“The best soccer is out West and probably in California,” said Jake Boland, head coach of the Black Watch Premier BU15 team.
“If you look at the National Teams at almost any age, something like 35-45 percent of the player pool is California. The teams are first-rate here and the event is first-rate, so you get some very elite teams that like to come and join the party, so to speak. Like it says out front, “The Best of the Best.” That’s why it’s so exciting to be here, because you really want to measure yourself up with the best if you’re trying to be the best,” said Boland.
Coaches also spoke highly of the organization of Surf Cup every year. “Surf Cup is first class in every department,” said Tad Bobak, head coach of the Southern California Blues GU13 team, who was at the tournament for the 25th time. “It’s a good atmosphere with quality teams, and obviously everything is on one site so it makes it enjoyable to play the games and be able to see the other teams play at the same time. And the kids have a great time.”
|Parents from Guadalajara's Seleccion Cordica cheer their team on against Monterrey County FC
“They continue to do a great job,” Real Colorado’s Payne said of the organization. “They’re always hospitable. There are not many complaints ever about the Surf Cup.”
“We’ve had some friends who have come out here in the past with their clubs,” Black Watch’s Cannon explained, “and it has always been spoken of highly – the organization, the quality of play, the refereeing, everything top to bottom is first class – and it hasn’t disappointed us.”
For two teams from Mexico, this year’s Surf Cup was even more special as it was the first time for each. For both teams, Campestre Juarez BU12 and Seleccion Cordica BU12 from Guadalajara, the reputation of Surf Cup was the main draw and the reason each team went through the difficulties to attend.
While Campestre have attended regional tournaments in El Paso, Albuquerque and Phoenix, attending Surf Cup is a major move for them, and one they hope will pay off for their boys when they go back to their own area.
“We looked at the best tournaments in the U.S. and found this is one of the top three,” said Jorge Iguerra, a parent of one of the players on Campestre. “Also we like the kids to have different challenges, and I think this is a challenging tournament for them.”
Seleccion Cordica is an unusual “team” in that it is a traveling tournament team made up of players from such Guadalajara-based clubs as Chivas and Tecos. Members of the BU12 team have been together for two years and have participated in major Mexican tournaments including Chivas Cup, Vallarta Cup, Borrequitos Cup and Tecos Cup. In 2011 the team took first in Chivas Cup and second in Vallarta Cup. This year they have finished second in both Tecos Spring Cup and Borrequitos Cup.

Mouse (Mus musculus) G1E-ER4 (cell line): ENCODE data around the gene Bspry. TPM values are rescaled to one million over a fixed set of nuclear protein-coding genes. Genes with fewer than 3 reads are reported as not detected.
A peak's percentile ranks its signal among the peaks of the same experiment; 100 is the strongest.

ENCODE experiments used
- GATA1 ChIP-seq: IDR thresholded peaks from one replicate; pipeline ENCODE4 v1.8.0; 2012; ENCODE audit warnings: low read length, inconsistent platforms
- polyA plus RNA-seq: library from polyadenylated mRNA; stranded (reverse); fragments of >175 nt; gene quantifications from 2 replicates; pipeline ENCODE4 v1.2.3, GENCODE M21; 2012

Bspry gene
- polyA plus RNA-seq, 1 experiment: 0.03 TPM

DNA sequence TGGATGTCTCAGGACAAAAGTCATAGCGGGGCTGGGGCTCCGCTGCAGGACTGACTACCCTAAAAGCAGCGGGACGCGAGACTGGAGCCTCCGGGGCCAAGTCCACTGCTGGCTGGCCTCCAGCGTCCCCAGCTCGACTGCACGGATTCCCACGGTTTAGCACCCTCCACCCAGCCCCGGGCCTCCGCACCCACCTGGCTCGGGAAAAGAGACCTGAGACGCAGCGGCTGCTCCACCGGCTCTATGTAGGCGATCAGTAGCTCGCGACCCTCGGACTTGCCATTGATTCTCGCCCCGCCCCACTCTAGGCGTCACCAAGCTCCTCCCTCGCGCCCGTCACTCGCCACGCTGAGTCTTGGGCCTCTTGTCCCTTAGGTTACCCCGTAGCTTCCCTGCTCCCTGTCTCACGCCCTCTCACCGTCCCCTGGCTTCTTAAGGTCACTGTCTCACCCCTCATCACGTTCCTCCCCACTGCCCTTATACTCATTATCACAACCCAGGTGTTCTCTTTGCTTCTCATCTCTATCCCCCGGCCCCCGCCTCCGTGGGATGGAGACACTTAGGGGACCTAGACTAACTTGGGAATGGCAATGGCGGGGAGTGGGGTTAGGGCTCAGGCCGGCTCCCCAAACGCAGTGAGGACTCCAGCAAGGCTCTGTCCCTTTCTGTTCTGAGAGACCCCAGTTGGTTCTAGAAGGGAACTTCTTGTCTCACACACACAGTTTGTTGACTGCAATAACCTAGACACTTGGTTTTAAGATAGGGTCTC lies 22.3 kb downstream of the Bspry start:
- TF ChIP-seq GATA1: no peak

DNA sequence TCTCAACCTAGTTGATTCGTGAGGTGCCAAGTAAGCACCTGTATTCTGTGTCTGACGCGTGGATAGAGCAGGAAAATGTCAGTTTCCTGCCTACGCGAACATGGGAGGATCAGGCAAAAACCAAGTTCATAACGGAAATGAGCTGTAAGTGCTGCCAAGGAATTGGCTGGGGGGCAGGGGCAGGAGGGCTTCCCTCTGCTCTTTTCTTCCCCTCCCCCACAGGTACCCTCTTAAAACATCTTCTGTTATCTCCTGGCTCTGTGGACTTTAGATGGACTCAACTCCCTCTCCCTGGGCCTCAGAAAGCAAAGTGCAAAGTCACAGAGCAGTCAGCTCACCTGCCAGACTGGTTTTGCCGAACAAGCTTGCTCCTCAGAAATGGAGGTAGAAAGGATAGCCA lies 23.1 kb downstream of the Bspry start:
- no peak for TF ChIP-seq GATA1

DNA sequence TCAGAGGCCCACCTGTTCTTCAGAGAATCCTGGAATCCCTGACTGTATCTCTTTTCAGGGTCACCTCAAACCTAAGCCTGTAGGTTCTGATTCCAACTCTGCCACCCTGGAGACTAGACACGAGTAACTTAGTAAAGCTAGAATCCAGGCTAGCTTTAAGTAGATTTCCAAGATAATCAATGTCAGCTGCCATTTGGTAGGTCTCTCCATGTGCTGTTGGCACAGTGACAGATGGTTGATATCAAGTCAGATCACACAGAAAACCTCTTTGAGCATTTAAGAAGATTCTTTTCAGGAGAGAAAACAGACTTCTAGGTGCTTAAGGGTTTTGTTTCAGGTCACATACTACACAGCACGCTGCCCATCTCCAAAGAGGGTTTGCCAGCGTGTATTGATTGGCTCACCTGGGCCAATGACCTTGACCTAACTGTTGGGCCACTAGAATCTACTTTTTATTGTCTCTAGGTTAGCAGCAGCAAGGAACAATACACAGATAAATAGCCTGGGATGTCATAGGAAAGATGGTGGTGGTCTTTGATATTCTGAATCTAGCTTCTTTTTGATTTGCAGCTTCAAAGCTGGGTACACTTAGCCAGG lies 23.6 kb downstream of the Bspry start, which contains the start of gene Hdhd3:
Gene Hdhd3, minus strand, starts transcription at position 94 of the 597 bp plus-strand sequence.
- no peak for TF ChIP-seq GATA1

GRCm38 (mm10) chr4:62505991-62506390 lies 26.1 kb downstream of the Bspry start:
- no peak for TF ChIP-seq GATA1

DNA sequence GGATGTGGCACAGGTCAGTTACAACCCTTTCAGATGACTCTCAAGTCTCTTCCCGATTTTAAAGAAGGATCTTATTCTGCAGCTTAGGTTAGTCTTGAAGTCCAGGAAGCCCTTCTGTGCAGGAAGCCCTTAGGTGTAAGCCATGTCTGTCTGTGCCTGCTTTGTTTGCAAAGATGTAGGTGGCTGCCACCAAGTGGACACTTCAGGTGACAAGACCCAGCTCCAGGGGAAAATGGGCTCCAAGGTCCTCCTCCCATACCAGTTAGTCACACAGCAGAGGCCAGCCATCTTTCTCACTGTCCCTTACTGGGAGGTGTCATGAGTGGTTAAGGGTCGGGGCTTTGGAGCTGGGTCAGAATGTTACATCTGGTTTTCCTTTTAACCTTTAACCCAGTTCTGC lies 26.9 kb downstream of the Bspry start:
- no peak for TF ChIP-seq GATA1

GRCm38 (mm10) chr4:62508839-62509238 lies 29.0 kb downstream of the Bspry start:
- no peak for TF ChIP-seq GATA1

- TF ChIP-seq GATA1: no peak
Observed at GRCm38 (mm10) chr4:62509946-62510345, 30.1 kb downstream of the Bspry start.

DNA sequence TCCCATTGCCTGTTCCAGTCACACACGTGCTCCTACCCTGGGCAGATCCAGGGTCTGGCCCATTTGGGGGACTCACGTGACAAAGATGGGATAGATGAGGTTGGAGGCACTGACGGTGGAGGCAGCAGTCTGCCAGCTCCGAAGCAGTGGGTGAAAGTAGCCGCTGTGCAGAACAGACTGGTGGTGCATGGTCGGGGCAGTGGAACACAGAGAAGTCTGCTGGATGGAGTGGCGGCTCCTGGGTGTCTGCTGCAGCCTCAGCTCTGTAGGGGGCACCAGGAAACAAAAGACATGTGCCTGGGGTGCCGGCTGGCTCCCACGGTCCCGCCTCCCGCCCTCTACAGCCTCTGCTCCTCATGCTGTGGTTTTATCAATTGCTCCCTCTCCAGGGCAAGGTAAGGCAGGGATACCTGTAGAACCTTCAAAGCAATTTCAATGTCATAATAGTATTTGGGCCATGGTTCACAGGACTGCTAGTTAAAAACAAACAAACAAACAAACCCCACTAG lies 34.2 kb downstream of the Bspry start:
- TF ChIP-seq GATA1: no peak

|Players and coaches from Guadalajara's Seleccion Cordica pose after their match with Monterrey County FC
“It’s a big event for the kids,” said Maria Gonzalez, a parent with the club. “Some of them made a very big effort to come. Some of them have never been here [in the USA] before and it’s a very exciting opportunity for them.”
“We knew about this tournament because he knew the level of competition was good, so we wanted to bring the kids because of that,” explained head coach Victor Ramirez through translator Enrique Avitia. “We are learning a lot because the level of competition is high. We are proud to be here.”
Perhaps Black Watch’s Boland summed it up best for all of the coaches and players involved with Surf Cup when he simply said, “It’s amazing. There’s really no tournament like it.”
With the great soccer action from all across the country, the large array of soccer fields at the Polo Fields where everything happens on one spot, the great Surf Cup Nike tent with tons of merchandise and let’s not forget the concessions with the ever popular and long lines for the Teriyaki Chicken bowls, Surf Cup creates long lasting memories players will cherish long into adult years.
The economic impact of Surf Cup (along with the Surf College Cup in November) is expected to be over $26 million and the city of San Diego is a big fan of the tournament.
Yes, this is a tournament players, coaches, families and fans always want to come to. This is a tournament that brings top coaches and top players together to buidl opportunities for the future. It is even a tournament that inspires holding on to Championship Bags earned from the 1989 Surf Cup - see right!
Thank you Surf Cup!
Related Article: Surf Cup Champs